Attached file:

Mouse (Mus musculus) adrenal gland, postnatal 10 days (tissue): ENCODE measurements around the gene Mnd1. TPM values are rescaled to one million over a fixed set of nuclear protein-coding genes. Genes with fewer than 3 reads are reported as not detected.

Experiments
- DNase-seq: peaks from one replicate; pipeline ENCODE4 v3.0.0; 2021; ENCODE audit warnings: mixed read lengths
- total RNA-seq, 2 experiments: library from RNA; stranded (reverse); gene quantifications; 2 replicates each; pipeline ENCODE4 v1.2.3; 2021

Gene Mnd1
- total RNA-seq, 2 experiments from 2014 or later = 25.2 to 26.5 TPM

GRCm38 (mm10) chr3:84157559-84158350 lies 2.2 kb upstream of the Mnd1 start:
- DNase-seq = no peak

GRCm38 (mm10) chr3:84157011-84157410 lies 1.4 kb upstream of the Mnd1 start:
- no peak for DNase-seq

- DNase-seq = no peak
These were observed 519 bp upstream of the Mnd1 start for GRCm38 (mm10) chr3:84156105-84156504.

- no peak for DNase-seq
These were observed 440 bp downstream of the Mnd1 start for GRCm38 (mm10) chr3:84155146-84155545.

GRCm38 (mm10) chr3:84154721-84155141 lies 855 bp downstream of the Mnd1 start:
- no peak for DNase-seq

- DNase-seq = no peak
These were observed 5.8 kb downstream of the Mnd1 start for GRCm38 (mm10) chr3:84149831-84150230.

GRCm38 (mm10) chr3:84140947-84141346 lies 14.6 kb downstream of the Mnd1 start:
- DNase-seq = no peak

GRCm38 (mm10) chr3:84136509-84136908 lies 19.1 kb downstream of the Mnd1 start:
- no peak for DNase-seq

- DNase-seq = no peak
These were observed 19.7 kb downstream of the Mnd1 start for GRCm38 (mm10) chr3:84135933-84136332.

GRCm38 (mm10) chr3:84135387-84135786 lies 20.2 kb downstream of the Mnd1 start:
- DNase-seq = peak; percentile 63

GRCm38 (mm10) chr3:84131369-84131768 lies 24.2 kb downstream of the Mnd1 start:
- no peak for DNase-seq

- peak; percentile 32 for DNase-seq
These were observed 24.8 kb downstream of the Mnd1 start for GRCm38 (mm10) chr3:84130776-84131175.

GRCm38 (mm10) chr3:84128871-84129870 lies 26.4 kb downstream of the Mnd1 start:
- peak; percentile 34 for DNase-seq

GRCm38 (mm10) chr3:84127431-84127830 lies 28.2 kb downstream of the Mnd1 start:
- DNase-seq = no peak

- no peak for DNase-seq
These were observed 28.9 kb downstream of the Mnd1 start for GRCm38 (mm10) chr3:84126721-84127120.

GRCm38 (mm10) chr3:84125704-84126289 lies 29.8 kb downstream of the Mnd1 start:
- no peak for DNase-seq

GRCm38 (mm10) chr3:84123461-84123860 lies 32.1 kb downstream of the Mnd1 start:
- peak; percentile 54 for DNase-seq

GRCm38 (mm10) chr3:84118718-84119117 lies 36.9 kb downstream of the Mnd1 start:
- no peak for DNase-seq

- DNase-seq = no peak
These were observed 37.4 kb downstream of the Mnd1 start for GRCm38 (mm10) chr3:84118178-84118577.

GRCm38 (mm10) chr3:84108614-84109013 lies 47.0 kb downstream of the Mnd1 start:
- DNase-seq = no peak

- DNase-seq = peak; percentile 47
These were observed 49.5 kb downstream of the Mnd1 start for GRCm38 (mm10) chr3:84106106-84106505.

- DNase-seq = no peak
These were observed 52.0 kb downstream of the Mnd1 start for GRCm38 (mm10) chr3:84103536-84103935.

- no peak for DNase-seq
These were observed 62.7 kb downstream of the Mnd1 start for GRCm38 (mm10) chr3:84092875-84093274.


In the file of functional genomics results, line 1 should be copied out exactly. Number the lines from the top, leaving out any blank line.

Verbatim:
Mouse (Mus musculus) adrenal gland, postnatal 10 days (tissue): ENCODE measurements around the gene Mnd1. TPM values are rescaled to one million over a fixed set of nuclear protein-coding genes. Genes with fewer than 3 reads are reported as not detected.